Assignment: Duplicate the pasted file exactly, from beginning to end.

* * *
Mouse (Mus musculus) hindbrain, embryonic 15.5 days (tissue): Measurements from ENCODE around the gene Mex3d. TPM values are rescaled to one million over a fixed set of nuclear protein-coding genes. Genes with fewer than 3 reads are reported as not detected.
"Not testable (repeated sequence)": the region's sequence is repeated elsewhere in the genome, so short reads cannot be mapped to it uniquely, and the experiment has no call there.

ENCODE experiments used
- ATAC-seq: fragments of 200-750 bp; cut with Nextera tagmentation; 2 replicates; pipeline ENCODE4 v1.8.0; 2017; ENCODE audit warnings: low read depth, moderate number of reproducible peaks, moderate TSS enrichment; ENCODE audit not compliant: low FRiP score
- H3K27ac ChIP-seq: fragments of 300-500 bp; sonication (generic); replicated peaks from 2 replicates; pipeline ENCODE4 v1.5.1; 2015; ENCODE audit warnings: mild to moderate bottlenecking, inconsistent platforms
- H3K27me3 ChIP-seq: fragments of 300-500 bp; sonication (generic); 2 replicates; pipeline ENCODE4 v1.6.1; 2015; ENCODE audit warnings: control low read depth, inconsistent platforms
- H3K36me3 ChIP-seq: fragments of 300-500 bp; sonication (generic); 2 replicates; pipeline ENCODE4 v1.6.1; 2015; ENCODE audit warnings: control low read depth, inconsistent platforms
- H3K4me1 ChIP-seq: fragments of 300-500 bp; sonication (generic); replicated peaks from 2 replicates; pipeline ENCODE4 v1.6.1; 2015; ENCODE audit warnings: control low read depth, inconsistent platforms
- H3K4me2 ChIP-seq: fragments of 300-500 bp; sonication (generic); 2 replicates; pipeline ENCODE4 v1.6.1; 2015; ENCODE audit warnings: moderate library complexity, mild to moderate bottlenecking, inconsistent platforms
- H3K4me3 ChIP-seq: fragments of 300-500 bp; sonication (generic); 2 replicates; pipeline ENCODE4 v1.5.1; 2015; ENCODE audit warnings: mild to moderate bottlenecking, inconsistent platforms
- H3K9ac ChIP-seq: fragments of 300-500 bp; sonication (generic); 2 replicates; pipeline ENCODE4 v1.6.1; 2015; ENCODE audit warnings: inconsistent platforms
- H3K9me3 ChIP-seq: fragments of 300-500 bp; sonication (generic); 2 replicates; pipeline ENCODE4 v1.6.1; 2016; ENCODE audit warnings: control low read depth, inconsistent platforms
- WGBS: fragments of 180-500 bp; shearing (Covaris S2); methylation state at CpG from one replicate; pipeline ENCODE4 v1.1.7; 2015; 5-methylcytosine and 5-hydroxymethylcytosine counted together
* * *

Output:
Mouse (Mus musculus) hindbrain, embryonic 15.5 days (tissue): Measurements from ENCODE around the gene Mex3d. TPM values are rescaled to one million over a fixed set of nuclear protein-coding genes. Genes with fewer than 3 reads are reported as not detected.
"Not testable (repeated sequence)": the region's sequence is repeated elsewhere in the genome, so short reads cannot be mapped to it uniquely, and the experiment has no call there.

ENCODE experiments used
- ATAC-seq: fragments of 200-750 bp; cut with Nextera tagmentation; 2 replicates; pipeline ENCODE4 v1.8.0; 2017; ENCODE audit warnings: low read depth, moderate number of reproducible peaks, moderate TSS enrichment; ENCODE audit not compliant: low FRiP score
- H3K27ac ChIP-seq: fragments of 300-500 bp; sonication (generic); replicated peaks from 2 replicates; pipeline ENCODE4 v1.5.1; 2015; ENCODE audit warnings: mild to moderate bottlenecking, inconsistent platforms
- H3K27me3 ChIP-seq: fragments of 300-500 bp; sonication (generic); 2 replicates; pipeline ENCODE4 v1.6.1; 2015; ENCODE audit warnings: control low read depth, inconsistent platforms
- H3K36me3 ChIP-seq: fragments of 300-500 bp; sonication (generic); 2 replicates; pipeline ENCODE4 v1.6.1; 2015; ENCODE audit warnings: control low read depth, inconsistent platforms
- H3K4me1 ChIP-seq: fragments of 300-500 bp; sonication (generic); replicated peaks from 2 replicates; pipeline ENCODE4 v1.6.1; 2015; ENCODE audit warnings: control low read depth, inconsistent platforms
- H3K4me2 ChIP-seq: fragments of 300-500 bp; sonication (generic); 2 replicates; pipeline ENCODE4 v1.6.1; 2015; ENCODE audit warnings: moderate library complexity, mild to moderate bottlenecking, inconsistent platforms
- H3K4me3 ChIP-seq: fragments of 300-500 bp; sonication (generic); 2 replicates; pipeline ENCODE4 v1.5.1; 2015; ENCODE audit warnings: mild to moderate bottlenecking, inconsistent platforms
- H3K9ac ChIP-seq: fragments of 300-500 bp; sonication (generic); 2 replicates; pipeline ENCODE4 v1.6.1; 2015; ENCODE audit warnings: inconsistent platforms
- H3K9me3 ChIP-seq: fragments of 300-500 bp; sonication (generic); 2 replicates; pipeline ENCODE4 v1.6.1; 2016; ENCODE audit warnings: control low read depth, inconsistent platforms
- WGBS: fragments of 180-500 bp; shearing (Covaris S2); methylation state at CpG from one replicate; pipeline ENCODE4 v1.1.7; 2015; 5-methylcytosine and 5-hydroxymethylcytosine counted together